As you can see, some reasons dogs bump grouse are out of our control but many others can be corrected by a sound training program designed to teach the dog what we expect of it and to correct the dog when it makes a mistake. Ultimately, plenty of opportunity to point them is critical. 

Grouse field trial dates

Posted by: Jerry Kolter Updated: October 5, 2009 - 5:21 PM
I'm excited about the fast-approaching field trial season. For several months I’ve been conditioning and training our string of extremely talented dogs.

The trials I compete in are quite different from any other type of pointing dog competition. Trials are held in the woods on native grouse and woodcock. No birds are planted. Handlers and the gallery (onlookers) walk while judges are usually provided horses. No birds are shot but a blank pistol is used to simulate an actual hunting situation.

These grouse field trials are run under the auspices of The American Field and are widely acknowledged as the epitome in grouse dog competition.

While it’s not a stellar spectator sport, visitors are always welcome to walk on any of the braces or to just hang around. Directions to field trial grounds are on our website.

Listed below, in chronological order, are the field trials and championships I plan to compete in this fall.

Chippewa Valley Grouse Dog Association
Wisconsin Cover Dog Championship, Wednesday, October 7, to conclusion
Open Derby, Saturday, October 10
Eau Claire County Forest, near Augusta, Wisconsin

Minnesota Grouse Dog Association
Minnesota Grouse Championship
Monday, October 12, to conclusion
Reuel Pietz Open Derby Classic, following the championship
Rum River State Forest, near Mora, Minnesota

Moose River Field Trial Club
Open Shooting Dog and Companion Stakes
Friday, October 23, to conclusion
Douglas County Forest, near Moose Junction, Wisconsin

Grand National Grouse Championship
Tuesday, November 3, to conclusion
Allegheny National Forest, Marienville, Pennsylvania

Is this the best year to hunt ruffed grouse?

Posted by: Jerry Kolter Updated: September 23, 2009 - 3:16 PM
With the monster drumming counts last spring and evidence that Minnesota and Wisconsin are approaching the peak of the 10-year grouse cycle, this seems to be the year to hunt ruffed grouse. But I have other reasons.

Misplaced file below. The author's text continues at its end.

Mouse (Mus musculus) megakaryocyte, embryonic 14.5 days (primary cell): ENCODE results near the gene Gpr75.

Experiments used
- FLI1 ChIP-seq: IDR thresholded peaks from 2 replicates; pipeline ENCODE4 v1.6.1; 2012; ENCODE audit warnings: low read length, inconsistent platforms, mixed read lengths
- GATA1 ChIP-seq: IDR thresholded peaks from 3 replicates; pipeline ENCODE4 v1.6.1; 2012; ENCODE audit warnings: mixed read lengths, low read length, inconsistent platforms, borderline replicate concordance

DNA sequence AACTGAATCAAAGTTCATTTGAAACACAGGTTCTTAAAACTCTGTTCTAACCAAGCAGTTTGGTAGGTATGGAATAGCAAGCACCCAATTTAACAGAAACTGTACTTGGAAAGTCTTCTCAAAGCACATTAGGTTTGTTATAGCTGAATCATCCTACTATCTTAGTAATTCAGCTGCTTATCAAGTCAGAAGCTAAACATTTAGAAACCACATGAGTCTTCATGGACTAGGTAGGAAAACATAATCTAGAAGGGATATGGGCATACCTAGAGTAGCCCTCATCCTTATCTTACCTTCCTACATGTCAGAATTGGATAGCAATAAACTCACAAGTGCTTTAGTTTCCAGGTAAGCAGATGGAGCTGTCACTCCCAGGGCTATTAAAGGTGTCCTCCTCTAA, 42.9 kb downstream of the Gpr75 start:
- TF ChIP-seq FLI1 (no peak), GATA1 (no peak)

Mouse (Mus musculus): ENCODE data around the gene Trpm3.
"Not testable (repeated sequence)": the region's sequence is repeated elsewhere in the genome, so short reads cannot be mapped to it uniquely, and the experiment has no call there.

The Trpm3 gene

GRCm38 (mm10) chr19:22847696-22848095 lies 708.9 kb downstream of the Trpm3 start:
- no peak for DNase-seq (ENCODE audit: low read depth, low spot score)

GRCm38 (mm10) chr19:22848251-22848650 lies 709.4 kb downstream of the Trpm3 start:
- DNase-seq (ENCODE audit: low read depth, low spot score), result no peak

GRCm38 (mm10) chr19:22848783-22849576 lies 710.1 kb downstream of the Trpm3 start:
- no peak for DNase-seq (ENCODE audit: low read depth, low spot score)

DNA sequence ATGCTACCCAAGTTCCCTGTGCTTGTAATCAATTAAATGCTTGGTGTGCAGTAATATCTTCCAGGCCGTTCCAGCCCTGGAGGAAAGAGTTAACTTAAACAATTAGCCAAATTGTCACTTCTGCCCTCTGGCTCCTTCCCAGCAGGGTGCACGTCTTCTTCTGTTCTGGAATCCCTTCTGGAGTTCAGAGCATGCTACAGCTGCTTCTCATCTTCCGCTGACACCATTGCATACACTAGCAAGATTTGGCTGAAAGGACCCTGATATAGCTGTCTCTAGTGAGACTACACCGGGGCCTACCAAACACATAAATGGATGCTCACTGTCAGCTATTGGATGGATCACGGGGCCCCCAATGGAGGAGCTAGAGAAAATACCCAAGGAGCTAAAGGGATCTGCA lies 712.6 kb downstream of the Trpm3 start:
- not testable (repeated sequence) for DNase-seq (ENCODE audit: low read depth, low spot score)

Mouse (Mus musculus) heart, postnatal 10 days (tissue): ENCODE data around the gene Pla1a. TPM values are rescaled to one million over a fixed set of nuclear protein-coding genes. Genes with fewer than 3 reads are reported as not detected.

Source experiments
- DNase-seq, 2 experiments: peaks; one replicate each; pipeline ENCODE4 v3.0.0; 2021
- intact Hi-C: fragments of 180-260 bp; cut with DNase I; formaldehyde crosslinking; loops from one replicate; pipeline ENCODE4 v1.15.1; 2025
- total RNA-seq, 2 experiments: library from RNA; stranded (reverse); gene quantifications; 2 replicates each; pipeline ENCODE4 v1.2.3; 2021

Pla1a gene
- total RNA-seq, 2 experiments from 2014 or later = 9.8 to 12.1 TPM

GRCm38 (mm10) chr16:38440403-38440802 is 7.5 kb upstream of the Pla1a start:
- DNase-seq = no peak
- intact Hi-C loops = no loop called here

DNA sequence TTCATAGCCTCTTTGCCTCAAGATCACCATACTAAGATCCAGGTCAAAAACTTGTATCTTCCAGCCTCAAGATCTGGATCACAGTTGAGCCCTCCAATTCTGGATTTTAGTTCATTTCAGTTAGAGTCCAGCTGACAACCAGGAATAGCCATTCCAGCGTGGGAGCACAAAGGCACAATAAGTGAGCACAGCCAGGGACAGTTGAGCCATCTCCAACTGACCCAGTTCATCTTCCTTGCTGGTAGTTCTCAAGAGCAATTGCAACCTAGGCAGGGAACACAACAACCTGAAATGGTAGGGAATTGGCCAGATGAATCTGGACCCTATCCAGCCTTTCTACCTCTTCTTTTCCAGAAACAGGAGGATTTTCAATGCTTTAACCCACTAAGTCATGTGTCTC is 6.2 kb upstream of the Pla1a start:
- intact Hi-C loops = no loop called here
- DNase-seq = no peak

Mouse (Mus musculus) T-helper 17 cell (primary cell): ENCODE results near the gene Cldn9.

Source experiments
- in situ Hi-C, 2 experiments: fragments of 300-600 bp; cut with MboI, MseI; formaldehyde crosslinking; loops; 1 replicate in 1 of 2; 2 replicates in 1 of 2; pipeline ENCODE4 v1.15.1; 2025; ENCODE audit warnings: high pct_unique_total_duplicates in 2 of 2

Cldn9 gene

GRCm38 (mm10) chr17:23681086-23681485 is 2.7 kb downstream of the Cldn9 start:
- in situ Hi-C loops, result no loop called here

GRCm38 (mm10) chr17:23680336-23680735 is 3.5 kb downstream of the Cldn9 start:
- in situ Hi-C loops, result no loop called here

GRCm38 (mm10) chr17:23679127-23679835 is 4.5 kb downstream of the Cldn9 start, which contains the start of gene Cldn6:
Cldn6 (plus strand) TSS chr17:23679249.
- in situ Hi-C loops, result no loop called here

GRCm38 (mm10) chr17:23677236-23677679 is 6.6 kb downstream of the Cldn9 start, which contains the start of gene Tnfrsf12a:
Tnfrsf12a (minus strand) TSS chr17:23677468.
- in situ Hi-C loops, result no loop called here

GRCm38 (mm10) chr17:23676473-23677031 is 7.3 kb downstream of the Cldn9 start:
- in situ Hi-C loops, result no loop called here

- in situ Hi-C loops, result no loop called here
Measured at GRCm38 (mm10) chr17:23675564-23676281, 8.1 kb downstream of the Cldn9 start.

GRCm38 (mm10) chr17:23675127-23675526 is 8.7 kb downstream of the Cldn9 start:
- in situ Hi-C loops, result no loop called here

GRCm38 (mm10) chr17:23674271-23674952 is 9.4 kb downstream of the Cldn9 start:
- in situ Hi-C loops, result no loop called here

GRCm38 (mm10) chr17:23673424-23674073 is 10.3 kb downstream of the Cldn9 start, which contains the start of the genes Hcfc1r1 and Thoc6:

#1.  There are only so many autumns in one’s life and whether at the peak or in the valley of the grouse population cycle, there will be grouse in the woods.      

#2.  Fluctuations in grouse populations don’t matter to dogs. They will hunt their hearts out and search for birds like they do always. They will carefully select which cover to hunt by following their noses along damp alder edges and into aspen cuts. Excitement will mount when one dog catches a scent, gets birdy and stands on lofty, intense point.

#3.  Autumn is a fine season to be in the woods. The dogwood berries will be white on bright red stems and the aspen leaves will turn golden and, permeating the entire forest, will be the evocative smell of damp, fallen leaves.

I can’t predict if my dogs and I will find few or many grouse in a given day. Some of my best days were in “low” population cycles and, conversely, the biggest disappointments have been in “high” grouse years.

But it doesn’t matter. My dogs and I will be out in the woods and we will be hunting for them. For me, the sport is in the pursuit.

See you in the woods.

Appearing at Heimie’s Haberdashery in St. Paul

Posted by: Jerry Kolter Updated: September 15, 2009 - 8:59 AM
Betsy and I will be at Heimie’s Haberdashery in St. Paul for their Hunt and Double Gun Show on Saturday, September 19, from 10:00 a.m. until 5:00 p.m. We will be available to talk about bird dogs and answer questions about breeding, training, conditioning, hunting and field trials. We are excited to be part of this first-time event.

For more information, contact Heimie’s Haberdashery, 400 St. Peter Street, St. Paul, 651-224-2354.